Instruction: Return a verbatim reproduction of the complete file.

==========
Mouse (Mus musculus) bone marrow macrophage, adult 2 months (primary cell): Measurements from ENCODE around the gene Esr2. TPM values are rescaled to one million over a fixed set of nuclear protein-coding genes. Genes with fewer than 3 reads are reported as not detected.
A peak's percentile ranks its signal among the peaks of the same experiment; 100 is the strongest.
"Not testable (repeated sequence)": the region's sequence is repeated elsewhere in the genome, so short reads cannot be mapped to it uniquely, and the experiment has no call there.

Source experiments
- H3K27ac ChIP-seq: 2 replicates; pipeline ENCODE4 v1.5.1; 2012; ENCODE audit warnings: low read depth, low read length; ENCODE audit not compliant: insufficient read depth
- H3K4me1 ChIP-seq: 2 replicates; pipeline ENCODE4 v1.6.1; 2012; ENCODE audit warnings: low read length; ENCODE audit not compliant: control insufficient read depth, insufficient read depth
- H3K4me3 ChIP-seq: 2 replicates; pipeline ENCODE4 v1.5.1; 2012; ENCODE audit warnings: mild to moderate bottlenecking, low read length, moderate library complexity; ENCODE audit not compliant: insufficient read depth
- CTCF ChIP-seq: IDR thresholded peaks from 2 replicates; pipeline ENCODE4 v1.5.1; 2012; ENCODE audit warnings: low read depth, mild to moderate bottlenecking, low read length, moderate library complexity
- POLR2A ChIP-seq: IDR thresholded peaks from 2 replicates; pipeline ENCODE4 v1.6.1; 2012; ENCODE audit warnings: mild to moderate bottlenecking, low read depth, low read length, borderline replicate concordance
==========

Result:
Mouse (Mus musculus) bone marrow macrophage, adult 2 months (primary cell): Measurements from ENCODE around the gene Esr2. TPM values are rescaled to one million over a fixed set of nuclear protein-coding genes. Genes with fewer than 3 reads are reported as not detected.
A peak's percentile ranks its signal among the peaks of the same experiment; 100 is the strongest.
"Not testable (repeated sequence)": the region's sequence is repeated elsewhere in the genome, so short reads cannot be mapped to it uniquely, and the experiment has no call there.

Source experiments
- H3K27ac ChIP-seq: 2 replicates; pipeline ENCODE4 v1.5.1; 2012; ENCODE audit warnings: low read depth, low read length; ENCODE audit not compliant: insufficient read depth
- H3K4me1 ChIP-seq: 2 replicates; pipeline ENCODE4 v1.6.1; 2012; ENCODE audit warnings: low read length; ENCODE audit not compliant: control insufficient read depth, insufficient read depth
- H3K4me3 ChIP-seq: 2 replicates; pipeline ENCODE4 v1.5.1; 2012; ENCODE audit warnings: mild to moderate bottlenecking, low read length, moderate library complexity; ENCODE audit not compliant: insufficient read depth
- CTCF ChIP-seq: IDR thresholded peaks from 2 replicates; pipeline ENCODE4 v1.5.1; 2012; ENCODE audit warnings: low read depth, mild to moderate bottlenecking, low read length, moderate library complexity
- POLR2A ChIP-seq: IDR thresholded peaks from 2 replicates; pipeline ENCODE4 v1.6.1; 2012; ENCODE audit warnings: mild to moderate bottlenecking, low read depth, low read length, borderline replicate concordance